Most indoor palms have similar water requirements regardless of the plant variety. Palm plants naturally grow in humid tropical and subtropical areas where plenty of moisture is readily available. The drier conditions inside most homes make palms require a higher amount of watering than they do in their natural environs.
Soil Quality and Moisture
While palm plants grow best in moist soils, too much moisture can cause plant health to decline. A well-drained potting soil that contains organic matter ensures the soil holds on to enough moisture to feed the palm without becoming soggy. A quality potting soil that has perlite or vermiculite in it is effective. The perlite or vermiculite provides porosity to the soil for drainage, while the organic matter retains the necessary moisture for healthy growth. These soils are also less prone to compaction, which allows them to both absorb and drain water properly.
Always feel the soil before watering. Soil that looks dry on top may still be wet just beneath the surface. Stick your finger 2 inches into the soil. If the soil feels dry at a 1-inch depth the palm needs watering. Water at the base of the trunk until the excess water drips from the bottom of the pot. Empty water collected in the drip tray after you are done watering so the palm isn't left in standing water. Indoor palms may need watered up to twice a week depending on how dry your home is. In humid areas, the palms may need less frequent watering. Feel the soil every three to five days to determine the watering frequency for your plant.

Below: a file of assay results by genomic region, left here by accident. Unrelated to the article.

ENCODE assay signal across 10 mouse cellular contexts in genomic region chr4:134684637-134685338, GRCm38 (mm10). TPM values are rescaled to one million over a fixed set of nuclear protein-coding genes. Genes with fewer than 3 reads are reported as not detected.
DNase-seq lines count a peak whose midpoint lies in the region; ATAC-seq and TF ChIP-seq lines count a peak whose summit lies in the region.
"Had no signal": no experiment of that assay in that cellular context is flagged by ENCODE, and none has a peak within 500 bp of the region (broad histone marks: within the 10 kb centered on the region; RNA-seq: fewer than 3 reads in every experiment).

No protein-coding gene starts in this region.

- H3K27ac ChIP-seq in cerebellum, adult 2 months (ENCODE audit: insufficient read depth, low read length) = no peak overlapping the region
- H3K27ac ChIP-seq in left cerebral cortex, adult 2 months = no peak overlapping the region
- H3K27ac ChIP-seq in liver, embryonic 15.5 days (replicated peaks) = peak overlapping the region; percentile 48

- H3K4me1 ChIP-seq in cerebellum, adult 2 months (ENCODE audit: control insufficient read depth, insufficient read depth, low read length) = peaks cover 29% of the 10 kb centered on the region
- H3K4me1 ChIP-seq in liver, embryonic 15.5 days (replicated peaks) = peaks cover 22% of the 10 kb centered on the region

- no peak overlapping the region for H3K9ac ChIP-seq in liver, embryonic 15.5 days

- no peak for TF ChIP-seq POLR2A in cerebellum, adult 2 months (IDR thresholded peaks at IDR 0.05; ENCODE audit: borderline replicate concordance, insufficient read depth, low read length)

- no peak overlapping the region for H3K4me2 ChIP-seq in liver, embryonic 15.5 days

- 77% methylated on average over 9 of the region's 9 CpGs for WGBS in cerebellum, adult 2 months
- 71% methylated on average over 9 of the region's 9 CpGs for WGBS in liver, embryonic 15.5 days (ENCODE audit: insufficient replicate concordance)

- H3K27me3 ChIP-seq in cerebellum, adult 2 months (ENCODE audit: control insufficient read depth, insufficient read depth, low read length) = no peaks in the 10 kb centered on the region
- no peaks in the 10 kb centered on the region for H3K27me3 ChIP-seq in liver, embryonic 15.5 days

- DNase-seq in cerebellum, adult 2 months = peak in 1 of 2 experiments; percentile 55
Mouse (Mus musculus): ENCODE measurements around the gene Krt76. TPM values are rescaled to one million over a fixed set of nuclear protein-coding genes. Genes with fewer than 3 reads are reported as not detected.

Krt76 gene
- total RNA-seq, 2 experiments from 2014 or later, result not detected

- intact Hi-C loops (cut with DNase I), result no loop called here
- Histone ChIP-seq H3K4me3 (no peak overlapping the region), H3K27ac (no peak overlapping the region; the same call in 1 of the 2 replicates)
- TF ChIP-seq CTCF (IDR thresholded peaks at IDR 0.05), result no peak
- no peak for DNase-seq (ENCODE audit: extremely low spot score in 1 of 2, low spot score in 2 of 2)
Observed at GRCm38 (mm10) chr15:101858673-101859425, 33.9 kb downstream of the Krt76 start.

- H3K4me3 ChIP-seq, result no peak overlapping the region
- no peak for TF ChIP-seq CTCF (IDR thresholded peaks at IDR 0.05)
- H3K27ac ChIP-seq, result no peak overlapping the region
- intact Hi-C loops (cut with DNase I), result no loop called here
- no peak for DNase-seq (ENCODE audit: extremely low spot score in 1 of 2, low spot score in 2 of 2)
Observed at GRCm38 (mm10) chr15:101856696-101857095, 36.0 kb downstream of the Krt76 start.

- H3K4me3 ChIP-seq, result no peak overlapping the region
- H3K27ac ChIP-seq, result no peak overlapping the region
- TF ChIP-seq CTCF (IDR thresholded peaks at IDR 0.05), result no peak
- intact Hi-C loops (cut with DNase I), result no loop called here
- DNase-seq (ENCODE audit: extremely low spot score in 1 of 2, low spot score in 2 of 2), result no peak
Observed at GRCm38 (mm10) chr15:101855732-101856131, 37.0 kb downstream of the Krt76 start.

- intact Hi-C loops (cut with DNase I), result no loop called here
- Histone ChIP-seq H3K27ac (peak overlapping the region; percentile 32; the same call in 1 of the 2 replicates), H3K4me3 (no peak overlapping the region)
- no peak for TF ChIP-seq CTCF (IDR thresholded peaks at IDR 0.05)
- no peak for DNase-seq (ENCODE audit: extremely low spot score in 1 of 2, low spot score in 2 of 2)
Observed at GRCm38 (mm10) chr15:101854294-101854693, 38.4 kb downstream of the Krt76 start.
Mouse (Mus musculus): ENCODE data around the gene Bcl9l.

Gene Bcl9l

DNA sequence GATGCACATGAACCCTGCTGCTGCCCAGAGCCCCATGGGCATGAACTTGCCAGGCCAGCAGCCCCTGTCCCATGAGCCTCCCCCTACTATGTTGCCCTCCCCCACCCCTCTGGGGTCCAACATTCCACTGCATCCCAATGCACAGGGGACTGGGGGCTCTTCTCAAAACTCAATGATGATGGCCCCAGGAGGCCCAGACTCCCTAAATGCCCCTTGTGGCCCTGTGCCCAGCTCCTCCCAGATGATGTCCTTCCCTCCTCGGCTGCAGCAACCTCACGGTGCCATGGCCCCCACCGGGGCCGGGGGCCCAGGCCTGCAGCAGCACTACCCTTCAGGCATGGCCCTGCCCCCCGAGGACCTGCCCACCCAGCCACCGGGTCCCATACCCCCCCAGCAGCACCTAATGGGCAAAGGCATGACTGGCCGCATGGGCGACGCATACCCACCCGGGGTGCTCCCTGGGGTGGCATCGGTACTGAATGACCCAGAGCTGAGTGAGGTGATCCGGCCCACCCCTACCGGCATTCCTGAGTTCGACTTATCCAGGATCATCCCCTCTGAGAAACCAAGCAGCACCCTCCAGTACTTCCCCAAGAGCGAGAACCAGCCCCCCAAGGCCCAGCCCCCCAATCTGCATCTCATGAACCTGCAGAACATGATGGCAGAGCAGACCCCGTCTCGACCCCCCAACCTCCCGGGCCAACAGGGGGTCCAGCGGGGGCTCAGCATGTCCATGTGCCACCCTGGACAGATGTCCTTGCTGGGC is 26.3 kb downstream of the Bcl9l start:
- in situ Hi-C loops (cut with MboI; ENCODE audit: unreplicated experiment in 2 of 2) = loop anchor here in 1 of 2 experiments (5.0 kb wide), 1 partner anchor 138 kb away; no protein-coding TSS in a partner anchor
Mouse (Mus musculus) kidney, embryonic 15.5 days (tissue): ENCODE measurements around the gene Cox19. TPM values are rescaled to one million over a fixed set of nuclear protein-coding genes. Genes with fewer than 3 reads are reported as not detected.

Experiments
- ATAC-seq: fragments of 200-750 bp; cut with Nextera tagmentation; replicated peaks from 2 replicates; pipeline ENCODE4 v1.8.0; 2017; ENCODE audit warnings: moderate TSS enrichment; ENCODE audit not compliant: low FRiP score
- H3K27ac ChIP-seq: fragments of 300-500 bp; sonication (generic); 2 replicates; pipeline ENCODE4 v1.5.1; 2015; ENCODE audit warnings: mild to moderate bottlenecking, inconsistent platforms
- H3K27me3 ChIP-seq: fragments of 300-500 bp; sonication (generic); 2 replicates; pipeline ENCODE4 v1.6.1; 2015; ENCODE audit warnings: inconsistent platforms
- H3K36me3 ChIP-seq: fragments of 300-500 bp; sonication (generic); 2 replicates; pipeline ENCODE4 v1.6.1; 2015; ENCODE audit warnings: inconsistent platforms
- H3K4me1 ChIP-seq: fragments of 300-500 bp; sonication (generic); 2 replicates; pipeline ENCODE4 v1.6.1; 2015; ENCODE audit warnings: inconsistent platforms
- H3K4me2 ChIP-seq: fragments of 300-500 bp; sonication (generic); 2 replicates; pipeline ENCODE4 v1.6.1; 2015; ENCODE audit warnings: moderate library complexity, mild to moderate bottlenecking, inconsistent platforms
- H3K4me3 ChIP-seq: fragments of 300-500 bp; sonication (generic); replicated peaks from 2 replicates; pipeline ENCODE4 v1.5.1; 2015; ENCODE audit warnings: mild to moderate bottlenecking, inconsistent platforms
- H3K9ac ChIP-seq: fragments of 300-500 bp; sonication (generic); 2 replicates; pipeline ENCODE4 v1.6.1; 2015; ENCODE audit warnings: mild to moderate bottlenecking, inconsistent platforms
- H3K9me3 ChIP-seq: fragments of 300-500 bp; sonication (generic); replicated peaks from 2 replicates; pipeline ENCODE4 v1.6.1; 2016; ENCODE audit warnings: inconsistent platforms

Water Stress Symptoms
Be aware of the signs of water stress so you can remedy any problems before they permanently damage the palm. The tips and margins of the leaves begin to brown when the palm isn't receiving enough water. Too much water is just as harmful. When the plant is provided with the right amount of moisture, the leaves will still naturally die and fall off the palm. Overwatered plants, however, may begin dropping otherwise healthy fronds. A foul odor may also emanate from the soil as the roots begin to rot and turn mushy.
Even indoor plants dry out more quickly during summer, especially if the palms are receiving more light and heat through the windows. Water more frequently to prevent rapid soil drying. Check the soil every other day and water when the top half-inch feels dry. If you move your indoor palms outside during the summer, check the soil daily. The hot outdoor temperatures and drying summer breezes may necessitate daily watering.
Jenny Harrington has been a freelance writer since 2006. Her published articles have appeared in various print and online publications. Previously, she owned her own business, selling handmade items online, wholesale and at crafts fairs. Harrington's specialties include small business information, crafting, decorating and gardening.